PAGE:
Today we’ll take a step back from enforcement considerations and ponder the question, “How do we know when illegal fishing is a problem?”  As is well known, fisheries managers face serious budget constraints as they conduct their business of keeping their stocks healthy, ecosystems sustained, and fleets profitable. Since enforcement actions can be very costly, fisheries managers need some way of determining when illegal fishing is a problem in one fishery or another in order to best allocate their funds. Once again, Dan Ariely’s work offers some new insight into the art and practice of fisheries, particularly a new way that fisheries managers might determine when and where there is a problem. 

Specifically, Dan Ariely’s work suggests that surveys of potential (if not actual) cheaters can provide very important information on the scale of cheating, particularly when that cheating is irrational, or non-economically motivated. This suggestion then leads us to consider how it might be useful to employ fisher surveys to identify compliance problems.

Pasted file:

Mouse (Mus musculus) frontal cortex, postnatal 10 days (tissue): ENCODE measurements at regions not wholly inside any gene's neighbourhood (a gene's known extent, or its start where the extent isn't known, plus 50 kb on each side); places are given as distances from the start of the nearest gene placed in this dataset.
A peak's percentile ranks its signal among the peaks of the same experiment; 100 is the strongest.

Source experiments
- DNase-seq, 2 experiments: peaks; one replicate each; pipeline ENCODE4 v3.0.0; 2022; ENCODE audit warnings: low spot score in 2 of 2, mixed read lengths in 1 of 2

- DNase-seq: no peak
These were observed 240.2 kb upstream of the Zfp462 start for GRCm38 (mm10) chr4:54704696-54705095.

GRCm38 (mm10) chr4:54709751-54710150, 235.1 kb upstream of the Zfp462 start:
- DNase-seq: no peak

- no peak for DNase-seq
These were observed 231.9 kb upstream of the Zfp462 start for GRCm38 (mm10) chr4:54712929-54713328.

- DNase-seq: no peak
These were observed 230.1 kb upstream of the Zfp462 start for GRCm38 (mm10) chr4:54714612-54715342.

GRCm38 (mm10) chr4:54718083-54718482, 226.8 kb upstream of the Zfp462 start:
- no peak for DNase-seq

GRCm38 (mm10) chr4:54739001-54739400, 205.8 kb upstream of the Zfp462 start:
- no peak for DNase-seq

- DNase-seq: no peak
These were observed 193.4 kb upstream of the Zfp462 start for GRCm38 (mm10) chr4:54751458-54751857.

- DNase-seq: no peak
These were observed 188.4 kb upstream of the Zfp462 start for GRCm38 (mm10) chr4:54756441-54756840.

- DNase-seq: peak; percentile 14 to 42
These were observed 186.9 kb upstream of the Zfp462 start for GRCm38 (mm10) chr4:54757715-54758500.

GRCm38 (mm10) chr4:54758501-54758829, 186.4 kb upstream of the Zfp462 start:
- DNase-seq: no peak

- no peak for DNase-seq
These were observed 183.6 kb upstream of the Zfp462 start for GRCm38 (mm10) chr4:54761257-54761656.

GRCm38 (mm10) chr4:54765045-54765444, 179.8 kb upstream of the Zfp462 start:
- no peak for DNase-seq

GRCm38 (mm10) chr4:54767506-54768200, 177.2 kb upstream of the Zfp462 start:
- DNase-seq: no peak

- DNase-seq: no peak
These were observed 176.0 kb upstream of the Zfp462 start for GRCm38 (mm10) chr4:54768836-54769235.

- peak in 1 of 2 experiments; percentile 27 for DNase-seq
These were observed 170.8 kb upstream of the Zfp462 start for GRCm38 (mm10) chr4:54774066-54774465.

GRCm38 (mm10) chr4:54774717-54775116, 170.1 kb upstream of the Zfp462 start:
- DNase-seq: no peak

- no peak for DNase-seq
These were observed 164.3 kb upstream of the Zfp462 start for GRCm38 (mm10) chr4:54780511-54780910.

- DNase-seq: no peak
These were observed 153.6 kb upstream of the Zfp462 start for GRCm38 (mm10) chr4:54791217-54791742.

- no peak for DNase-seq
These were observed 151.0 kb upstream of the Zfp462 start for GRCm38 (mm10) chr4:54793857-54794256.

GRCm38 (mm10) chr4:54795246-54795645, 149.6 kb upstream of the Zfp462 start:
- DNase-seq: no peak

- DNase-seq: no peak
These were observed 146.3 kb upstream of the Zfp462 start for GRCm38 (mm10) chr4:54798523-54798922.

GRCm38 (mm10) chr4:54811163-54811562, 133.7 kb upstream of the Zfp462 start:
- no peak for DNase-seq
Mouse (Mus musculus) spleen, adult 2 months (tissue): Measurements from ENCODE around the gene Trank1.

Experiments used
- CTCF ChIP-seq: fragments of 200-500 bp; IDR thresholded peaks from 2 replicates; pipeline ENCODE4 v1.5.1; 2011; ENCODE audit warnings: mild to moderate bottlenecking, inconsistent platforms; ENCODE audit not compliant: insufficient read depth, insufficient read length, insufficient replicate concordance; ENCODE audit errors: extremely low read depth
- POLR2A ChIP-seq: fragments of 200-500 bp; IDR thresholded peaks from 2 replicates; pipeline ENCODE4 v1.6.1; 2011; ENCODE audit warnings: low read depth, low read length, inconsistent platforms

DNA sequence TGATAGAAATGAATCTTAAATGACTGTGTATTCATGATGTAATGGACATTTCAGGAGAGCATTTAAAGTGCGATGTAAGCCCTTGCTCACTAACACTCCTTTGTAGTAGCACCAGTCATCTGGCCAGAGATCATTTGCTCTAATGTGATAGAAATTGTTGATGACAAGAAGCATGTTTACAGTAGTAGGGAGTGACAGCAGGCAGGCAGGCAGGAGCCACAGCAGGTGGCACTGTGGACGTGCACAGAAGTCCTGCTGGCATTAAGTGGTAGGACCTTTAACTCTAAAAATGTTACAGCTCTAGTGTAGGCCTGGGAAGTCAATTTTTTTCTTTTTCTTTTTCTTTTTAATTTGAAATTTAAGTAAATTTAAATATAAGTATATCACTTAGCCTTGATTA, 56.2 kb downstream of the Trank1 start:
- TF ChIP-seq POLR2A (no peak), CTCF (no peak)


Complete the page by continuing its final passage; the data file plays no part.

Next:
There are two experiments from Dan Ariely’s body of work that allow us to speculate as to the utility of fisher compliance surveys. 

The first was touched on in the last blog, but is interesting enough to bare repeating here (though in shorter form). The study involved Ariely’s math test, a fake paper shredder, a monetary reward, and – in a very clever move – the use of an actor.  The math test gave participants something to cheat at, the fake paper shredder gave Ariely a way to measure cheating, the money gave motive, and the actor gave a social cue as a whether or not it was “ok” to cheat.   

Here again is a quick (and entertaining) description of the experiment, which Ariely dubbed the “Madoff” condition:

Imagine that you are a participant in our so-called Madoff condition. You’re seated at a desk, and the experimenter gives you and your fellow participants the instructions. “You may begin!” she announces. You dive into the problem set, trying to solve as many matrices as possible to maximize your earnings. About sixty seconds pass, and you’re still on the first question. The clock is ticking.